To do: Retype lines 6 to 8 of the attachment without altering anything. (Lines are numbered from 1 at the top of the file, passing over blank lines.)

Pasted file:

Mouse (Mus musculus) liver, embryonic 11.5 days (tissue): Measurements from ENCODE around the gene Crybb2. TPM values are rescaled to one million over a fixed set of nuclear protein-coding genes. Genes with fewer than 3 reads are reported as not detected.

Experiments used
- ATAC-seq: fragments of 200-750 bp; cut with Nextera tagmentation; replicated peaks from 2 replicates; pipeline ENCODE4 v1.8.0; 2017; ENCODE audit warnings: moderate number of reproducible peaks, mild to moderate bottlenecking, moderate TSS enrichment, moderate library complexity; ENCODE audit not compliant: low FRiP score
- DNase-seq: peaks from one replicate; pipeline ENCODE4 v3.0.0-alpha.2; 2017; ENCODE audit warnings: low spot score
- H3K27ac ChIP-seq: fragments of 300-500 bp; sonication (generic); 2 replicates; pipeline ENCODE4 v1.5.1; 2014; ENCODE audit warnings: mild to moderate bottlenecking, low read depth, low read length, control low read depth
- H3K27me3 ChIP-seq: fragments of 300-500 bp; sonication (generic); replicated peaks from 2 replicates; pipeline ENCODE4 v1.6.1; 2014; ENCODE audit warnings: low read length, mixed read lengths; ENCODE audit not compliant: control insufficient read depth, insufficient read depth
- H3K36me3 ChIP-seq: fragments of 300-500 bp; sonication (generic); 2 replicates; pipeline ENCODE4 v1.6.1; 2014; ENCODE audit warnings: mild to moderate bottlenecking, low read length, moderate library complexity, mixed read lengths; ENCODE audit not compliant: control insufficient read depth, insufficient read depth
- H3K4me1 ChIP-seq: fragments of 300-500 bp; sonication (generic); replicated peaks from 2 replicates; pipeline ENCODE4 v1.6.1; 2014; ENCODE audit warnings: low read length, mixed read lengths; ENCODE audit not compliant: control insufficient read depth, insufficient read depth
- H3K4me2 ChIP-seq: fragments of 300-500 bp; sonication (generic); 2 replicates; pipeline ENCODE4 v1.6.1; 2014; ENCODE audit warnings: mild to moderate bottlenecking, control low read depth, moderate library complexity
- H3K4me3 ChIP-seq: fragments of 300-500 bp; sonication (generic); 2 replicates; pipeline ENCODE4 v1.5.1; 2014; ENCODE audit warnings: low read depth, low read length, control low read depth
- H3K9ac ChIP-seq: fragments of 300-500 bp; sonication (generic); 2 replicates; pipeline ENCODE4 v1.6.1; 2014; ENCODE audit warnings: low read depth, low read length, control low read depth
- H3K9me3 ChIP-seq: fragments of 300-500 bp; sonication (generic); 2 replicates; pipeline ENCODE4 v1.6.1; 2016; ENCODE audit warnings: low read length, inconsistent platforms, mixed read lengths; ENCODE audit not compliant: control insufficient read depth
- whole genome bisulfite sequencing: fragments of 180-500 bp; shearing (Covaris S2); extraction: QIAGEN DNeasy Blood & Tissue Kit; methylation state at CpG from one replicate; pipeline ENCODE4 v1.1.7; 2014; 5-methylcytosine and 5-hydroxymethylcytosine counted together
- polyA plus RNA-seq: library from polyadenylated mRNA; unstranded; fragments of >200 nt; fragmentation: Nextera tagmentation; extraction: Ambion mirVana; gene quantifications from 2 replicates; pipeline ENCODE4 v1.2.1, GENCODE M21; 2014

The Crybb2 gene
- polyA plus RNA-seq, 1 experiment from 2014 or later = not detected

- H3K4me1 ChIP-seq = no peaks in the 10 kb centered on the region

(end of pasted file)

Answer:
- H3K27me3 ChIP-seq: fragments of 300-500 bp; sonication (generic); replicated peaks from 2 replicates; pipeline ENCODE4 v1.6.1; 2014; ENCODE audit warnings: low read length, mixed read lengths; ENCODE audit not compliant: control insufficient read depth, insufficient read depth
- H3K36me3 ChIP-seq: fragments of 300-500 bp; sonication (generic); 2 replicates; pipeline ENCODE4 v1.6.1; 2014; ENCODE audit warnings: mild to moderate bottlenecking, low read length, moderate library complexity, mixed read lengths; ENCODE audit not compliant: control insufficient read depth, insufficient read depth
- H3K4me1 ChIP-seq: fragments of 300-500 bp; sonication (generic); replicated peaks from 2 replicates; pipeline ENCODE4 v1.6.1; 2014; ENCODE audit warnings: low read length, mixed read lengths; ENCODE audit not compliant: control insufficient read depth, insufficient read depth